Flu Season in Full Swing: CDC

From the WebMD Archives

Editor's note: This story was updated on Dec. 30 with a CDC update.

Dec. 17, 2014 -- Flu season is in full force, according to the CDC, which is reporting widespread disease activity in 36 states for the week ending Dec. 20. That’s up from just 14 states in the previous week’s flu report.

There were four flu deaths in children reported as well, bringing the total for this season to 15.

The CDC says the flu has reached “epidemic” levels.

In many states, flu has had a big impact on schoolchildren. In at least two counties in the South, entire school systems started the holiday break early because of an increase in kids sick with flu-like symptoms.

The Polk County, GA, school district began its holiday break on Dec. 17.

Out of the district’s 7,800 students, 1,300 of them were out sick leading up to the holiday break, along with 78 of the district’s 500 teachers, Polk County Superintendent William Hunter, PhD, told Atlanta NBC affiliate WXIA. “The decision was pretty easy to make.”

The Cherokee County school district in western North Carolina also closed its schools early for the winter break.

There were various reports from Chicago to Ohio to Georgia of individual schools shutting down before the break as well, and warnings went out to parents about keeping kids home if they showed symptoms of illness.

One school district in suburban Atlanta even sent a letter to parents asking them to simply keep sick children home from school, and not to try and cover up their kids' fever symptoms by giving them fever-reducing drugs.

Less-Effective Flu Vaccine

It’s not clear whether the flu is solely to blame for the uptick in illnesses.

“I’m seeing a lot of strep, I’m seeing RSV, conjunctivitis, ear infections, and croup,” says Atlanta-area pediatrician Jennifer Shu. “There are a lot of kids missing a lot of school these days.”

Earlier this month, the CDC said some of this year’s main flu strains had “drifted” from the strains included in the flu vaccine, meaning the vaccine may not be as effective as they'd hoped.

Continued

“The flu virus can be unpredictable, and what we’ve seen so far this year is concerning,” says CDC Director Tom Frieden, MD, MPH.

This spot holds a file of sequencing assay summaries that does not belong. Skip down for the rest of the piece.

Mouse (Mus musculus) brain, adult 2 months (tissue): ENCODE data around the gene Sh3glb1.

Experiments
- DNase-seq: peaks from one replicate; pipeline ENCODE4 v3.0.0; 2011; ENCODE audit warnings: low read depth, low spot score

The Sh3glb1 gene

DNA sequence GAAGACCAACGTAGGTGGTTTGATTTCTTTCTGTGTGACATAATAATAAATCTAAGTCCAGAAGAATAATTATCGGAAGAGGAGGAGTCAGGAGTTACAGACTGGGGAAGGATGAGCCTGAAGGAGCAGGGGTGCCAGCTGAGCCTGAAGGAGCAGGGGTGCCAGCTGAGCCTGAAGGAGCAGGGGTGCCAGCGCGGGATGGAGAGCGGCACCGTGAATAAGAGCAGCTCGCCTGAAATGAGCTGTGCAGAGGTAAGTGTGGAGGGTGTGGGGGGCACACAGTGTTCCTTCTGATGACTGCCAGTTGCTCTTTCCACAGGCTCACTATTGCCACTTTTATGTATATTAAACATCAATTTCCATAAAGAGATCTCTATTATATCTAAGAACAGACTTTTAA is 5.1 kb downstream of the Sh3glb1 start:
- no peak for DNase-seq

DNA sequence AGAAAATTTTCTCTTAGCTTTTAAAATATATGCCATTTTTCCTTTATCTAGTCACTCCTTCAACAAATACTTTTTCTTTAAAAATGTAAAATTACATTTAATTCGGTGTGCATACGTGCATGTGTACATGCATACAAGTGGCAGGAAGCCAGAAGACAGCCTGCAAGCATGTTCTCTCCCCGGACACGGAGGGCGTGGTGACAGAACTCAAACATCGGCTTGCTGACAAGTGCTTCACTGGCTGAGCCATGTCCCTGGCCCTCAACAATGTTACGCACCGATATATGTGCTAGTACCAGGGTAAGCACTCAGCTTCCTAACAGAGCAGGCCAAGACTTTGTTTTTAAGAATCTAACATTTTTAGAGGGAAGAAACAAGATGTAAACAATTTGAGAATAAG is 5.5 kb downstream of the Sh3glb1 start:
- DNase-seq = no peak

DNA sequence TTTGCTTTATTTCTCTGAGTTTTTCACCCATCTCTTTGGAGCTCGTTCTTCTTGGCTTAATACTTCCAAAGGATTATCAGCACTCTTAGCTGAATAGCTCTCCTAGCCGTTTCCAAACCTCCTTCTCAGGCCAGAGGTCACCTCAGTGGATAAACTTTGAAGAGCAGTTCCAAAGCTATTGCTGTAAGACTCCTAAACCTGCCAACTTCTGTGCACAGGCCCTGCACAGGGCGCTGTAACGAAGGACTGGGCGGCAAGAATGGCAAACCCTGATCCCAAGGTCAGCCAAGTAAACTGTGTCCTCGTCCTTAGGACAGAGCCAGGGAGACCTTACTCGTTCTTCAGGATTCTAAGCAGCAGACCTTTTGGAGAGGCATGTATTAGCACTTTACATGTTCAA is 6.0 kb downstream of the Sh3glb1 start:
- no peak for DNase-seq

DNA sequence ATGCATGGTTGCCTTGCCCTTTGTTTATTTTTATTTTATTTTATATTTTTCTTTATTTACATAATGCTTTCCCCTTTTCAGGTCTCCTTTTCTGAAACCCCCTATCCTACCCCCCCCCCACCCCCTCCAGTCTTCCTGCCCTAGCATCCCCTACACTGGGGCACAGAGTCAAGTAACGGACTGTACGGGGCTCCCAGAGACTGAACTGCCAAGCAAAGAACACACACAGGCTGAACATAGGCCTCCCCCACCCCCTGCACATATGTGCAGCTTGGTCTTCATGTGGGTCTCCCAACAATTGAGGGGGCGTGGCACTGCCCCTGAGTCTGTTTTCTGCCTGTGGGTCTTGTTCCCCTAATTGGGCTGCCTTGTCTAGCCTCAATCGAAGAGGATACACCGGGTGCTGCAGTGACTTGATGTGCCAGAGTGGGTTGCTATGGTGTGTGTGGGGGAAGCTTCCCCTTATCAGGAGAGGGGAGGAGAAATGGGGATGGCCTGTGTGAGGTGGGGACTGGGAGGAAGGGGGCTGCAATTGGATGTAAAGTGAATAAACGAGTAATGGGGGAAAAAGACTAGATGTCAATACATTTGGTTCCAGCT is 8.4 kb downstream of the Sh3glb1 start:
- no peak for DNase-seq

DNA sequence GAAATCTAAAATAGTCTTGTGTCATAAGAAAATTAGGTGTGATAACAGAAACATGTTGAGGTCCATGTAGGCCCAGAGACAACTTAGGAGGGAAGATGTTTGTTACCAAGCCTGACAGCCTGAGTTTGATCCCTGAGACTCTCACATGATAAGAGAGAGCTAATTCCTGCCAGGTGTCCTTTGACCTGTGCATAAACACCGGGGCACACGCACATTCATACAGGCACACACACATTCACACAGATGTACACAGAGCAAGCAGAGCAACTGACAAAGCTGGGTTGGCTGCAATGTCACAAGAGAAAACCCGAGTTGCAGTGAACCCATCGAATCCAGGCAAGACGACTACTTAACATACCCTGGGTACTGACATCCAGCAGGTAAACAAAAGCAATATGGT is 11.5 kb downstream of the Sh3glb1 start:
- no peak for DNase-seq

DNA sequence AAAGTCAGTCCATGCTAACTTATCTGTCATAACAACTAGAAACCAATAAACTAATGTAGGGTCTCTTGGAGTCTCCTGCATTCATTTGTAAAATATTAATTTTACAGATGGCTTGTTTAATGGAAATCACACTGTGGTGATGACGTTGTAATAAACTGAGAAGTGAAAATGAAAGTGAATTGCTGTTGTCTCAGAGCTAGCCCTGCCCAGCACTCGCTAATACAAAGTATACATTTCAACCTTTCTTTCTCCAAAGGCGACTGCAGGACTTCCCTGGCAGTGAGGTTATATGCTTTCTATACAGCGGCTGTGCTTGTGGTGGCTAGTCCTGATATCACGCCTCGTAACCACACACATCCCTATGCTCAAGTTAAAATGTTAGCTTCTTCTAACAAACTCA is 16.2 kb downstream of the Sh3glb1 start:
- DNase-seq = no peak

Frieden says this year’s dominant flu strain is H3N2, a subtype of the flu virus that tends to be more serious. “We know that in seasons where H3 viruses dominate, we tend to have worse flu years, including more hospitalizations and deaths from influenza.”

Because we’re seeing a season with less-effective vaccine, Frieden says it's key to rely on the basics, including:

  • Wash your hands.
  • Cover your cough.
  • Stay home from work or school whenever you think you might be sick.

“Fever is the big sign usually for flu, and the sudden onset,” Shu says. “For the flu patients, parents have to drag them out of bed to come to the office, and they’re lying down on the exam table.”

With colds, she says, patients are more talkative, and up and walking around.

But strep often doesn’t come with cold symptoms.

Sore throat, headaches, stomachache, vomiting, sometimes fever, but runny noses and cough are not common with strep,” Shu says.

Bottom line, she says: If your child is sick, have them stay home.

“Keep them home until they’ve been fever-free for 24 hours, or until they’re alert enough to be able to sit through a full day of school without needing to rest or cough a ton,” she says. “They’re not going to be able to concentrate if they’re feeling crummy and coughing all the time anyway.”

WebMD Health News Reviewed by Brunilda Nazario, MD on December 17, 2014

Sources

SOURCES:

Jennifer Shu, MD, pediatrician; spokeswoman, American Academy of Pediatrics.

Thomas Frieden, MD, MPH, director, CDC.

CDC FluView web site.

WXIA: Interview with William Hunter, PhD, superintendent, Polk County, GA.

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